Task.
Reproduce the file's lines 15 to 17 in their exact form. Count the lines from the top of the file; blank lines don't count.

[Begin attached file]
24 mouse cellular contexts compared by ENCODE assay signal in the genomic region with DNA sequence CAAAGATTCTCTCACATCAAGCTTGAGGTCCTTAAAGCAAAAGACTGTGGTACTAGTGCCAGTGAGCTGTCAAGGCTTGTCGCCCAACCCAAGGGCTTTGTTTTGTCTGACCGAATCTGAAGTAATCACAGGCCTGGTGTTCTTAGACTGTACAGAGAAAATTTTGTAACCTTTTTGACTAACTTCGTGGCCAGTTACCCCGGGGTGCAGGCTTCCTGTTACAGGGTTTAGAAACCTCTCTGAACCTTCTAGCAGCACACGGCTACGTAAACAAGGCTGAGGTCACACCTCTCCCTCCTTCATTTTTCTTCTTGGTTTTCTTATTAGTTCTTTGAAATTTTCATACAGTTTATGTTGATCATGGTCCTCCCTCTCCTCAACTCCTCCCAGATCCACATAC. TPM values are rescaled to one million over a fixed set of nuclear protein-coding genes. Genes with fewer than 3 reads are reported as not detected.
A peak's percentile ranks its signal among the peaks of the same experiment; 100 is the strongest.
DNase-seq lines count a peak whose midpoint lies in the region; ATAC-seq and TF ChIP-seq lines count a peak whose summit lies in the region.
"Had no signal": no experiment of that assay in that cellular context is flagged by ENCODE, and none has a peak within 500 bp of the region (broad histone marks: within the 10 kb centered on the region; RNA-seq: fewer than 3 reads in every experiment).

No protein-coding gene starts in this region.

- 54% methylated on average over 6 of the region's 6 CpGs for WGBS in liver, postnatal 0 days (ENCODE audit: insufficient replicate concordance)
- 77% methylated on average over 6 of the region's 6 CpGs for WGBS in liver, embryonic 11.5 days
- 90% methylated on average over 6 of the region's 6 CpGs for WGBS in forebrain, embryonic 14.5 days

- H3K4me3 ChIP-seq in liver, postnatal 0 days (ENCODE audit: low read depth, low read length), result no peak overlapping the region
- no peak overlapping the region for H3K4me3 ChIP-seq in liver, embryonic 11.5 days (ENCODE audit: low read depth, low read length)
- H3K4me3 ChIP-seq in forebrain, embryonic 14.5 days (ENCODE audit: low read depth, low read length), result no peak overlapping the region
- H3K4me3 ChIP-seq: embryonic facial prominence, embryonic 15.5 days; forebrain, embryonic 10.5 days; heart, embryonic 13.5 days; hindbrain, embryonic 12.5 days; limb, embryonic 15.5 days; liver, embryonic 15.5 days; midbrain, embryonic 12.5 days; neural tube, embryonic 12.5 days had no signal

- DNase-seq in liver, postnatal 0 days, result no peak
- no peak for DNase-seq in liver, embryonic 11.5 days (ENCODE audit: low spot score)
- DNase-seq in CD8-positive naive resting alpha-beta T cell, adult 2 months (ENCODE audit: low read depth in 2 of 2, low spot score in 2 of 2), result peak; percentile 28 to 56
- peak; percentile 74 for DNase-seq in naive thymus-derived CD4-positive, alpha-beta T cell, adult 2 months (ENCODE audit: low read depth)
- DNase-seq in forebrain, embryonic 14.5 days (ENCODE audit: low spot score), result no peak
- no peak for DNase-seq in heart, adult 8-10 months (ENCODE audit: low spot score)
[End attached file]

- DNase-seq in CD8-positive naive resting alpha-beta T cell, adult 2 months (ENCODE audit: low read depth in 2 of 2, low spot score in 2 of 2), result peak; percentile 28 to 56
- peak; percentile 74 for DNase-seq in naive thymus-derived CD4-positive, alpha-beta T cell, adult 2 months (ENCODE audit: low read depth)
- DNase-seq in forebrain, embryonic 14.5 days (ENCODE audit: low spot score), result no peak